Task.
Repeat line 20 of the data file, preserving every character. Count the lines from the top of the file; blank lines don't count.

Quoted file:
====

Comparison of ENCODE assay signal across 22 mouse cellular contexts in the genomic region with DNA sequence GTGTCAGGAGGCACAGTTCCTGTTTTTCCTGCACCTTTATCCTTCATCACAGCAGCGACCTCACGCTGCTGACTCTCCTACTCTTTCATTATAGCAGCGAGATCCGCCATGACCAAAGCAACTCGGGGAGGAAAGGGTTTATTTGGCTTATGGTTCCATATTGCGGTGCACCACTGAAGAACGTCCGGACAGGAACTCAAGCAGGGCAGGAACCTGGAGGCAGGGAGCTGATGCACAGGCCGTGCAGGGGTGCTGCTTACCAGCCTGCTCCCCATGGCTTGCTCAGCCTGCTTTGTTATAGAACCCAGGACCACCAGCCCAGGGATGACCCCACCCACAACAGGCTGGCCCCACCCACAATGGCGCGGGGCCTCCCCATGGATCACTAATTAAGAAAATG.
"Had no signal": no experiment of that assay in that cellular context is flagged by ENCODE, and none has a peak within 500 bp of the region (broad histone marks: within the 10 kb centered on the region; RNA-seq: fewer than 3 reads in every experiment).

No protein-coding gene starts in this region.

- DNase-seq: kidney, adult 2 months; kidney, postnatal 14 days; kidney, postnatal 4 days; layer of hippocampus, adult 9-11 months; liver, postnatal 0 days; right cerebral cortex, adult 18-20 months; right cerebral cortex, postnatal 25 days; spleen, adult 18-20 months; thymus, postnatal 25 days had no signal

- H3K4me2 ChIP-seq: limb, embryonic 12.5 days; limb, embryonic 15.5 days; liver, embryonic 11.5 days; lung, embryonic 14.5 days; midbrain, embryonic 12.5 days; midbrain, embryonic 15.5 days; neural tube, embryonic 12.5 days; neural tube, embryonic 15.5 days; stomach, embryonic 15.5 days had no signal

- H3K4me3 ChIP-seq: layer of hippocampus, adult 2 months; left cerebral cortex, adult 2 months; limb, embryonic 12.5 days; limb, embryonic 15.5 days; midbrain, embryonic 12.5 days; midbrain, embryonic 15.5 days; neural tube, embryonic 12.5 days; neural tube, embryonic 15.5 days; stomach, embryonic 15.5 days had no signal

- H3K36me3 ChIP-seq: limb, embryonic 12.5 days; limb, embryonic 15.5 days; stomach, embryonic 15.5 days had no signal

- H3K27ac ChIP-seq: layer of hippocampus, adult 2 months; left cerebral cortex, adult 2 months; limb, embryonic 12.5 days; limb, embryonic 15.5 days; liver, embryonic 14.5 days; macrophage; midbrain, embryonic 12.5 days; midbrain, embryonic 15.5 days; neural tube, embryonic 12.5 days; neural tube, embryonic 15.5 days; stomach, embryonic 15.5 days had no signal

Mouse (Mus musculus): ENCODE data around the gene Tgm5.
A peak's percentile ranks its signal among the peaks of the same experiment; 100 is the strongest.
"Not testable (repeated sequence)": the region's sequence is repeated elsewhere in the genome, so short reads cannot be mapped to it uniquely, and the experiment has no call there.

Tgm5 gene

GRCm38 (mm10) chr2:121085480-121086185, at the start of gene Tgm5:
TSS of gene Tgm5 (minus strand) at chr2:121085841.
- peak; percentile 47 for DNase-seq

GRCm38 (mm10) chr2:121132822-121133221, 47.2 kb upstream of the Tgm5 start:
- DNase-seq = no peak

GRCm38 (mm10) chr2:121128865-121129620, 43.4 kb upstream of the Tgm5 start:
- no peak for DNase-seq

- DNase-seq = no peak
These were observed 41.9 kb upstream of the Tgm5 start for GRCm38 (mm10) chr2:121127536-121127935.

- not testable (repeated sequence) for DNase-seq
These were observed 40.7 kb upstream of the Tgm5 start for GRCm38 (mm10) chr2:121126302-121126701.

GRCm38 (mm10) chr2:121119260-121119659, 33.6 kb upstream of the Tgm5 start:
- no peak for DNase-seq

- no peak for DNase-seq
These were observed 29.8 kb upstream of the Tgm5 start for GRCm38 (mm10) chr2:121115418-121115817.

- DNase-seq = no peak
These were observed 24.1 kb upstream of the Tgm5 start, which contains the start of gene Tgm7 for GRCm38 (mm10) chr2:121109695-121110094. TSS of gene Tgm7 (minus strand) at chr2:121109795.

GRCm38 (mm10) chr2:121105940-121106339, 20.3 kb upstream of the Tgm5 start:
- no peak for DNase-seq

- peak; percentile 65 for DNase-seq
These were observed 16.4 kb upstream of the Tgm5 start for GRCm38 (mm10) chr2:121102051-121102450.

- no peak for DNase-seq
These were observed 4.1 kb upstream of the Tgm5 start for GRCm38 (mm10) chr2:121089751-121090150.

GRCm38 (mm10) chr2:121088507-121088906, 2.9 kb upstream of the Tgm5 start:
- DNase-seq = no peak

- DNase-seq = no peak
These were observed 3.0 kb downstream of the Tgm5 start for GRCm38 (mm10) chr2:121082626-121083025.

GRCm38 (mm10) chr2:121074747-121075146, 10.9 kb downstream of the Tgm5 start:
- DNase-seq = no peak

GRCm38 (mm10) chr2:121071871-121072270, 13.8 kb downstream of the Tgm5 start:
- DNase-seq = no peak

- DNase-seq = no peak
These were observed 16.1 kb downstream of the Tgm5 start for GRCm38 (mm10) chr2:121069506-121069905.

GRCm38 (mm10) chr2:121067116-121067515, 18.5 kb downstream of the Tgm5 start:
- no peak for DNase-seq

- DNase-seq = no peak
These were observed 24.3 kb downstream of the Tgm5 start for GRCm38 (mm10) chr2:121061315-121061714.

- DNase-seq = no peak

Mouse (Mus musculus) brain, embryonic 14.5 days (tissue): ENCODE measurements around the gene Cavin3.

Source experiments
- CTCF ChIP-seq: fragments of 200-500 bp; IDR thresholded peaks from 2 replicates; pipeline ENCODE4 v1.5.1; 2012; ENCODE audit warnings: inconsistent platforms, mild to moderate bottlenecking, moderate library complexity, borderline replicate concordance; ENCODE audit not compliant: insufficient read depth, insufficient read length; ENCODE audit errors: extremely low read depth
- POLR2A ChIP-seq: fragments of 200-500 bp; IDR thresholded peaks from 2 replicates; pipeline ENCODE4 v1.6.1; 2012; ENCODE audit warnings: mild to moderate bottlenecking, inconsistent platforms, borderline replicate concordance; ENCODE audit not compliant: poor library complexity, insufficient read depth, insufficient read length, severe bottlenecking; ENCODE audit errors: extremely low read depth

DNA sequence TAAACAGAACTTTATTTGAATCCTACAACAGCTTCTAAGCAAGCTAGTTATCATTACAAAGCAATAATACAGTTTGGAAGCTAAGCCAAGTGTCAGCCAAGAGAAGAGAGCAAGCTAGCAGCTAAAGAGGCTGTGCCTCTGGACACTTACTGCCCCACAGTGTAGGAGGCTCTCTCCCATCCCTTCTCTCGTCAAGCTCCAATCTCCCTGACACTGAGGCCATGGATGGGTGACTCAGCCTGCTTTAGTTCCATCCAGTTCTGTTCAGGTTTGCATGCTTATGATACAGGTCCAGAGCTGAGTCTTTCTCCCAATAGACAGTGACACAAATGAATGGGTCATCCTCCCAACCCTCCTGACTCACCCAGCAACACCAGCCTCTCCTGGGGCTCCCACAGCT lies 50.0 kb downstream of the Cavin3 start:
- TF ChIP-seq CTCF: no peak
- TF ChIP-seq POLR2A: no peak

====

- DNase-seq = no peak